• the length of a “good” strategic plan;
  • board composition; and
  • the need to address whether or not to pursue the sale of the bank with the board.

I’m biased, but if you haven’t listed to The Bank Account, I highly encourage this episode as an introduction.

Other items mentioned on the podcast include:

You can follow Jonathan on Twitter at @HightowerBanks.  Jim isn’t on Twitter, but has mastered the latest in carrier pigeon technology.

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Roundtable on the Future of Retail Banking

the-bank-accountOn Friday, February 10, 2017, Jonathan and I sat down with our partners, Jim McAlpin, head of Bryan Cave’s Financial Services practice, and Dan Wheeler, head of Bryan Cave’s Fintech practice, to discuss the impact of financial technology on retail banking.  Like branching strategies, there isn’t necessarily one universally correct strategy with how community banks should address financial technology, but ignoring fintech completely is unlikely to be a viable long-term strategy.

On this episode of The Bank Account, Jonathan, Jim, Dan and I explore some possible approaches for addressing fintech, and relay some of the reactions that we’ve heard from successful community banks.

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Acquire or Be Acquired 2017 Takeaways

the-bank-accountJoining everyone else, we offer our takeaways from BankDirector’s 2017 Acquire or Be Acquired Conference, but we think we might be the first/only podcast recap of AOBA! Bryan Cave’s head of Financial Services, Jim McAlpin, joins Jonathan and me in a free ranging discussion of the conference in Episode 10 of The Bank Account.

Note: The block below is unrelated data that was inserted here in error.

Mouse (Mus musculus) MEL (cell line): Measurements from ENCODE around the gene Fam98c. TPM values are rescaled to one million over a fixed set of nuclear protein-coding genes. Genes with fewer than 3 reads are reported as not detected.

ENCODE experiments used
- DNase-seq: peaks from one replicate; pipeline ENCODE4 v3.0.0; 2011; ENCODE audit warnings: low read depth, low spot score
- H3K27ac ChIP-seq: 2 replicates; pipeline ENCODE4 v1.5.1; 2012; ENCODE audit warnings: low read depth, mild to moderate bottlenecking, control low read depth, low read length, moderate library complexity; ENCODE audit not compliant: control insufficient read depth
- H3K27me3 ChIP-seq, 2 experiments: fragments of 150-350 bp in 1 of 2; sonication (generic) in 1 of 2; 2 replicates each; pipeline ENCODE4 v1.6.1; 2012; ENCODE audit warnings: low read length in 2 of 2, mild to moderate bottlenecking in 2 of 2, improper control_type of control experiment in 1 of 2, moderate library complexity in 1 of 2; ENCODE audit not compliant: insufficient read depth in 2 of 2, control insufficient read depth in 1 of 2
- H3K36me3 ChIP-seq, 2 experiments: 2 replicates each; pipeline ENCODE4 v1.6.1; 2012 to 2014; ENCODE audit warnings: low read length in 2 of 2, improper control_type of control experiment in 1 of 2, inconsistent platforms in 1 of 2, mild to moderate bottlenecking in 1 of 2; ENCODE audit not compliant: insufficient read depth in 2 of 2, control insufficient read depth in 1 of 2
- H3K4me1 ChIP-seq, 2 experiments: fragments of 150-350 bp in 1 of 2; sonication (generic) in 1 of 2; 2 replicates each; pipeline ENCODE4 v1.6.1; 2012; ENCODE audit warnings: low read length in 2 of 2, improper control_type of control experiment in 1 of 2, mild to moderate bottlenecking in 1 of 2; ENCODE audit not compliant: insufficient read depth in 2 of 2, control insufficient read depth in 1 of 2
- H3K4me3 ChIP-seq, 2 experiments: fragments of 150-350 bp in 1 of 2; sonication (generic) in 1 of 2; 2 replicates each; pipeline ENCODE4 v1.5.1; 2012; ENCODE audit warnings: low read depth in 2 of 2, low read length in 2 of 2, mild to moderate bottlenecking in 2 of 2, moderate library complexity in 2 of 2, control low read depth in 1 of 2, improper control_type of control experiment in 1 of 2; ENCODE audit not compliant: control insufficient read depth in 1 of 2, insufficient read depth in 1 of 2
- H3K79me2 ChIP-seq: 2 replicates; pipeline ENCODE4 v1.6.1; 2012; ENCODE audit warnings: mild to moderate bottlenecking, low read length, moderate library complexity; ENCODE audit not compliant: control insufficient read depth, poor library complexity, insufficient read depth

Specific topics include some thoughts on KBW’s opening remarks, comments on the investor panel and keynote speech from US Bank’s Richard Davis, a discussion of the future of community banks and fintech, and a recap of the M&A simulation run in connection with FIG Partners at AOBA. We also get in a few Super Bowl LI predictions, in expectations that our hometown Atlanta Falcons will Rise Up!

Please click to subscribe to the feed on iTunes, Android, Email or MyCast. It is also now available in the iTunes and Google Play searchable podcast directories.

You can also follow-us on Twitter for updates between podcast episodes @RobertKlingler and @hightowerbanks.

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The Link Between Board Diversity and Smart Business

Our time is one of rapid technological and social change. The baby boom generation is giving way to a more diverse, technology-focused population of bank customers. In conjunction with the lingering effects of the Great Recession, these changes have worked to disrupt what had been a relatively stable formula for a successful community bank.